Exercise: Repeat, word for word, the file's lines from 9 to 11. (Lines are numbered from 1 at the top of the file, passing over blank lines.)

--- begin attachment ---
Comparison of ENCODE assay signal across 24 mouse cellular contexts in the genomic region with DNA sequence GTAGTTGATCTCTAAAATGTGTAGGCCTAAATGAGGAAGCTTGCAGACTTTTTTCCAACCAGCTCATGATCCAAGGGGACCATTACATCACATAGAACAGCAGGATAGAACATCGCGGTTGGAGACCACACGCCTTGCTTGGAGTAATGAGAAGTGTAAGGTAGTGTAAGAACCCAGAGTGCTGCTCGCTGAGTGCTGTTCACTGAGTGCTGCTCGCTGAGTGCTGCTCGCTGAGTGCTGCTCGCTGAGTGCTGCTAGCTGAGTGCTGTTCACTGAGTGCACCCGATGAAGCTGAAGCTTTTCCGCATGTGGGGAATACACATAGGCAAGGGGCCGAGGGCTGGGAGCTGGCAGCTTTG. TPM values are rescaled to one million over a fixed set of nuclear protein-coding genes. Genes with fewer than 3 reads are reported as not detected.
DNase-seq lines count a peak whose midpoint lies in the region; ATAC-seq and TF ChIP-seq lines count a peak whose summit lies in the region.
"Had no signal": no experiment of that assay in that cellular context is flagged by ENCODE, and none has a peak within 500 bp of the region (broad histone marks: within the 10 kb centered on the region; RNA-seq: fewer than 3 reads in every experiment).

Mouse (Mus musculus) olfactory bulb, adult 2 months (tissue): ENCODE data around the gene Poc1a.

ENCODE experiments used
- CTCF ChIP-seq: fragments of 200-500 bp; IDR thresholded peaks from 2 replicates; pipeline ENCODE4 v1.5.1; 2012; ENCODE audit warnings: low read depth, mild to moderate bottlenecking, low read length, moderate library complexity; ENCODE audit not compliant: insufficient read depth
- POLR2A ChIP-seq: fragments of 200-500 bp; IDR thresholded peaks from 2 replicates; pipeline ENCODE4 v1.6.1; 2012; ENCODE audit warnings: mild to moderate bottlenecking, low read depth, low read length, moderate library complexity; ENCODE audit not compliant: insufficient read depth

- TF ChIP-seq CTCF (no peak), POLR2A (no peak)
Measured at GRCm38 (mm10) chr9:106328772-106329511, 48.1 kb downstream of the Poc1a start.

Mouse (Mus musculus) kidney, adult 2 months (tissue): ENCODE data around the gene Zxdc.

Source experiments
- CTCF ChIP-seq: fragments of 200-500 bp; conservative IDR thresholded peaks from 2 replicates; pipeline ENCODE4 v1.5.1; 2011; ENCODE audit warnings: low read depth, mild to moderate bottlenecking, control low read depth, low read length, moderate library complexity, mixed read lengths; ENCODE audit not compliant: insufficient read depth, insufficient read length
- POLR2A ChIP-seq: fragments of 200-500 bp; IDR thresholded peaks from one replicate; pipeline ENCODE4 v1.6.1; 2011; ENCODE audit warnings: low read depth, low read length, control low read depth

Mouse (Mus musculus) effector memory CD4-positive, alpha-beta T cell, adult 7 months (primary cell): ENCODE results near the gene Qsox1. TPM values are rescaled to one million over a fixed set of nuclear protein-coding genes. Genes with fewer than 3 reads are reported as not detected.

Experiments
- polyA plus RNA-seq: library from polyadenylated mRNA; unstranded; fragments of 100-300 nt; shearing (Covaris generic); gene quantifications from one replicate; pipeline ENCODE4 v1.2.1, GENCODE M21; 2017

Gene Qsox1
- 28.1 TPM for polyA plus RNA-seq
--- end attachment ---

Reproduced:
Measured at GRCm38 (mm10) chr9:106328772-106329511, 48.1 kb downstream of the Poc1a start.

Mouse (Mus musculus) kidney, adult 2 months (tissue): ENCODE data around the gene Zxdc.

Source experiments